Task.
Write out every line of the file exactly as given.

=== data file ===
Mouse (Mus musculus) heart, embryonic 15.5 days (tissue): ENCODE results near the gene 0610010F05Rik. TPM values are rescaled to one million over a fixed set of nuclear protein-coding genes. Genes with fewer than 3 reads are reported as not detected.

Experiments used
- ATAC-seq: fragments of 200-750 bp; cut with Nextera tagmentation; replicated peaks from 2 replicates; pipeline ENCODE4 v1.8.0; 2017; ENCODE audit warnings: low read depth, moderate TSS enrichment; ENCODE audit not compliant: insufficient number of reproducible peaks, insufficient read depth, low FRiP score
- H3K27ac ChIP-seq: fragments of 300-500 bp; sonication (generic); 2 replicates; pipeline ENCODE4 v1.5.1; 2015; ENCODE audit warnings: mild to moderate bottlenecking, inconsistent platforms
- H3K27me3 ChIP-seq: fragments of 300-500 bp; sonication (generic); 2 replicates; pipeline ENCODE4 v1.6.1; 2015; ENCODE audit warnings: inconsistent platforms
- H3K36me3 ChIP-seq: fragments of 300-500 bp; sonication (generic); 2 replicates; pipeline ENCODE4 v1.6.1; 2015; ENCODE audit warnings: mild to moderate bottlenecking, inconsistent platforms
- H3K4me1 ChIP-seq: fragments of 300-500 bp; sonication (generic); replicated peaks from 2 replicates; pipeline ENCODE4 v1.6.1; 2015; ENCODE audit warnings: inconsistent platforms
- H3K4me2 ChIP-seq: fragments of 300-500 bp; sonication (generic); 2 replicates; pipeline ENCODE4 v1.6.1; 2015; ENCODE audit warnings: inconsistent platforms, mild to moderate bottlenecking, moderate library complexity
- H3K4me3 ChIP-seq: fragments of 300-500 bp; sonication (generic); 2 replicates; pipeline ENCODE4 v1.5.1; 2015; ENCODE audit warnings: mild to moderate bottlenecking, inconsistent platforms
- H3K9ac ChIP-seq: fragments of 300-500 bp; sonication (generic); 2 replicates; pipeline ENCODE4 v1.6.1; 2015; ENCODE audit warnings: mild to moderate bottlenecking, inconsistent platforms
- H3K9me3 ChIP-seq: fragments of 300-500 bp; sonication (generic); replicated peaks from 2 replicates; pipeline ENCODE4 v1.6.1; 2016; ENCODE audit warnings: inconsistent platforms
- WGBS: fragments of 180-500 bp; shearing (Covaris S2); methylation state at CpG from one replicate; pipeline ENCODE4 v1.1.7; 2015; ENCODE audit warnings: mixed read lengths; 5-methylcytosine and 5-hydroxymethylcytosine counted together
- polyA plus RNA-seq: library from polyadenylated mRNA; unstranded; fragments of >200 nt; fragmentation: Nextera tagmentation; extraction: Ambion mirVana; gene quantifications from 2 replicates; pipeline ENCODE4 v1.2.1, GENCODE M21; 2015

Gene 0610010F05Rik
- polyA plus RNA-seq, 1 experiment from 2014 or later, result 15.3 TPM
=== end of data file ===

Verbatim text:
Mouse (Mus musculus) heart, embryonic 15.5 days (tissue): ENCODE results near the gene 0610010F05Rik. TPM values are rescaled to one million over a fixed set of nuclear protein-coding genes. Genes with fewer than 3 reads are reported as not detected.

Experiments used
- ATAC-seq: fragments of 200-750 bp; cut with Nextera tagmentation; replicated peaks from 2 replicates; pipeline ENCODE4 v1.8.0; 2017; ENCODE audit warnings: low read depth, moderate TSS enrichment; ENCODE audit not compliant: insufficient number of reproducible peaks, insufficient read depth, low FRiP score
- H3K27ac ChIP-seq: fragments of 300-500 bp; sonication (generic); 2 replicates; pipeline ENCODE4 v1.5.1; 2015; ENCODE audit warnings: mild to moderate bottlenecking, inconsistent platforms
- H3K27me3 ChIP-seq: fragments of 300-500 bp; sonication (generic); 2 replicates; pipeline ENCODE4 v1.6.1; 2015; ENCODE audit warnings: inconsistent platforms
- H3K36me3 ChIP-seq: fragments of 300-500 bp; sonication (generic); 2 replicates; pipeline ENCODE4 v1.6.1; 2015; ENCODE audit warnings: mild to moderate bottlenecking, inconsistent platforms
- H3K4me1 ChIP-seq: fragments of 300-500 bp; sonication (generic); replicated peaks from 2 replicates; pipeline ENCODE4 v1.6.1; 2015; ENCODE audit warnings: inconsistent platforms
- H3K4me2 ChIP-seq: fragments of 300-500 bp; sonication (generic); 2 replicates; pipeline ENCODE4 v1.6.1; 2015; ENCODE audit warnings: inconsistent platforms, mild to moderate bottlenecking, moderate library complexity
- H3K4me3 ChIP-seq: fragments of 300-500 bp; sonication (generic); 2 replicates; pipeline ENCODE4 v1.5.1; 2015; ENCODE audit warnings: mild to moderate bottlenecking, inconsistent platforms
- H3K9ac ChIP-seq: fragments of 300-500 bp; sonication (generic); 2 replicates; pipeline ENCODE4 v1.6.1; 2015; ENCODE audit warnings: mild to moderate bottlenecking, inconsistent platforms
- H3K9me3 ChIP-seq: fragments of 300-500 bp; sonication (generic); replicated peaks from 2 replicates; pipeline ENCODE4 v1.6.1; 2016; ENCODE audit warnings: inconsistent platforms
- WGBS: fragments of 180-500 bp; shearing (Covaris S2); methylation state at CpG from one replicate; pipeline ENCODE4 v1.1.7; 2015; ENCODE audit warnings: mixed read lengths; 5-methylcytosine and 5-hydroxymethylcytosine counted together
- polyA plus RNA-seq: library from polyadenylated mRNA; unstranded; fragments of >200 nt; fragmentation: Nextera tagmentation; extraction: Ambion mirVana; gene quantifications from 2 replicates; pipeline ENCODE4 v1.2.1, GENCODE M21; 2015

Gene 0610010F05Rik
- polyA plus RNA-seq, 1 experiment from 2014 or later, result 15.3 TPM